(1917–) Belgian biochemist
De Duve was born at Thames Ditton in southern England and educated at the Catholic University of Louvain where he obtained his MD in 1941. After holding brief appointments at the Nobel Institute in Stockholm and at Washington University he returned to Louvain in 1947 and was appointed professor of biochemistry in 1951. From 1962 to 1988 he held a similar appointment at Rockefeller University in New York.
In 1949 de Duve was working on the metabolism of carbohydrates in the liver of the rat. By using centrifugal fractionation techniques to separate the contents of the cell, he was able to show that the enzyme glucose-6-phosphatase is associated with the microsomes – organelles whose role was only speculative until de Duve began this work. He also noted that the process of homogenization led to the release of the enzyme acid phosphatase, the amount of which seemed to vary with the degree of damage inflicted on the cells. This suggested to de Duve that the enzyme in the cell was normally enclosed by some kind of membrane. If true, the supposition would remove a problem that had long troubled cytologists – namely how it was that such powerful enzymes did not attack the normal molecules of the cell. This question could now be answered by proposing a self-contained organelle, which neatly isolated the digestive enzymes. Confirmation for this view came in 1955 with the identification of such a body with the aid of the electron microscope. As its role is digestive or lytic, de Duve proposed the name ‘lysosome’. The peroxisomes (organelles containing hydrogen peroxide in which oxidation reactions take place) were also discovered in de Duve's laboratory.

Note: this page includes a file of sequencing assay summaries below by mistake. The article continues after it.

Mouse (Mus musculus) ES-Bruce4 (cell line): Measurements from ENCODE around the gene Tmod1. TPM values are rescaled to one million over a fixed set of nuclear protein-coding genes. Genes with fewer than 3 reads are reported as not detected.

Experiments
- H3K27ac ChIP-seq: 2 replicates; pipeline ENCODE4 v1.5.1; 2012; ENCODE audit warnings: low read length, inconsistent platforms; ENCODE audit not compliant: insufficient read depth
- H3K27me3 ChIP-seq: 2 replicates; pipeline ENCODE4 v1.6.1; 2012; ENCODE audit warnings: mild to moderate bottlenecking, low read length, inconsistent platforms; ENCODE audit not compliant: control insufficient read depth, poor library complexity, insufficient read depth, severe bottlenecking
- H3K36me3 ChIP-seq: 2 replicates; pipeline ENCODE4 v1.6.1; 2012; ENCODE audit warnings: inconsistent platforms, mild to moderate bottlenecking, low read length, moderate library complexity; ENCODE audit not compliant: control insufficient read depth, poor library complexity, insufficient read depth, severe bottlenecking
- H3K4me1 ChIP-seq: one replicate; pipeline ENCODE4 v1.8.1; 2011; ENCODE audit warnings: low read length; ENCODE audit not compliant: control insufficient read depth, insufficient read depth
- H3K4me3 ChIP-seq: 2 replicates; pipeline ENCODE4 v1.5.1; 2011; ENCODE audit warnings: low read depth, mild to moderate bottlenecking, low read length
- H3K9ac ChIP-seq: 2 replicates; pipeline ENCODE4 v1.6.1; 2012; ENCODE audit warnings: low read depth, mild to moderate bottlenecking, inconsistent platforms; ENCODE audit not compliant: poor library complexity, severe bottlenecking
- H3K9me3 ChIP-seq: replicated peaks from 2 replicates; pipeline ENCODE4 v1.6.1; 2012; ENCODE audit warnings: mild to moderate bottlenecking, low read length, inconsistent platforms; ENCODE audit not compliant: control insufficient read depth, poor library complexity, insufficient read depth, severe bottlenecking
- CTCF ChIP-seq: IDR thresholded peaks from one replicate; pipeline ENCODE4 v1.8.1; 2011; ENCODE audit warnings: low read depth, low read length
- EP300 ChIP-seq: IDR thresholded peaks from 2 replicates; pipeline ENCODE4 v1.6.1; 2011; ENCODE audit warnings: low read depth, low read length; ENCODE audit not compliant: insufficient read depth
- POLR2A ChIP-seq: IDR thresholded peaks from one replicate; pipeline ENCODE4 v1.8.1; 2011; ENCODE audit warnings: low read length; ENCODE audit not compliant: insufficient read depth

For such discoveries de Duve shared the 1974 Nobel Prize for physiology or medicine with Albert Claude and George Palade.
Subjects: Science and Mathematics.